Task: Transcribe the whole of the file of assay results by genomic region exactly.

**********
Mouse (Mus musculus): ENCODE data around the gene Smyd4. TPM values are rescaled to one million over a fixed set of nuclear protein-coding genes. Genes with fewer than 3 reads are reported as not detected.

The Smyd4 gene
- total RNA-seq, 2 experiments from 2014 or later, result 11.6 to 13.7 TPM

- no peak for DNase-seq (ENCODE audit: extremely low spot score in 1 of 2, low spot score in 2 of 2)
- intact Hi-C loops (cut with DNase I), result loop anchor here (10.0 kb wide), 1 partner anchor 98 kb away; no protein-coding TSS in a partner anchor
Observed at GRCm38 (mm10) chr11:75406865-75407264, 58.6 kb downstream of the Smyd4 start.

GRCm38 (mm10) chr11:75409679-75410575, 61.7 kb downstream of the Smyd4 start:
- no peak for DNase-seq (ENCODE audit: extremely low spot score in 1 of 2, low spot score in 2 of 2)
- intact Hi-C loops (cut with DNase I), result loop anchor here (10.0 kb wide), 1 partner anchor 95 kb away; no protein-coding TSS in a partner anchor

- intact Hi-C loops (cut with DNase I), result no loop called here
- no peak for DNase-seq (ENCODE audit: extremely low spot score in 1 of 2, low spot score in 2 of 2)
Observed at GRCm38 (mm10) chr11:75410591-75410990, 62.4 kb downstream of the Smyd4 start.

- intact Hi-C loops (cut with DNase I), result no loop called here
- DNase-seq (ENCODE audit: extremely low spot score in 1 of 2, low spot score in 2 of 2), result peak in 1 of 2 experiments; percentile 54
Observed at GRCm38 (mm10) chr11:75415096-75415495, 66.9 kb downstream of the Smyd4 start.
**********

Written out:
Mouse (Mus musculus): ENCODE data around the gene Smyd4. TPM values are rescaled to one million over a fixed set of nuclear protein-coding genes. Genes with fewer than 3 reads are reported as not detected.

The Smyd4 gene
- total RNA-seq, 2 experiments from 2014 or later, result 11.6 to 13.7 TPM

- no peak for DNase-seq (ENCODE audit: extremely low spot score in 1 of 2, low spot score in 2 of 2)
- intact Hi-C loops (cut with DNase I), result loop anchor here (10.0 kb wide), 1 partner anchor 98 kb away; no protein-coding TSS in a partner anchor
Observed at GRCm38 (mm10) chr11:75406865-75407264, 58.6 kb downstream of the Smyd4 start.

GRCm38 (mm10) chr11:75409679-75410575, 61.7 kb downstream of the Smyd4 start:
- no peak for DNase-seq (ENCODE audit: extremely low spot score in 1 of 2, low spot score in 2 of 2)
- intact Hi-C loops (cut with DNase I), result loop anchor here (10.0 kb wide), 1 partner anchor 95 kb away; no protein-coding TSS in a partner anchor

- intact Hi-C loops (cut with DNase I), result no loop called here
- no peak for DNase-seq (ENCODE audit: extremely low spot score in 1 of 2, low spot score in 2 of 2)
Observed at GRCm38 (mm10) chr11:75410591-75410990, 62.4 kb downstream of the Smyd4 start.

- intact Hi-C loops (cut with DNase I), result no loop called here
- DNase-seq (ENCODE audit: extremely low spot score in 1 of 2, low spot score in 2 of 2), result peak in 1 of 2 experiments; percentile 54
Observed at GRCm38 (mm10) chr11:75415096-75415495, 66.9 kb downstream of the Smyd4 start.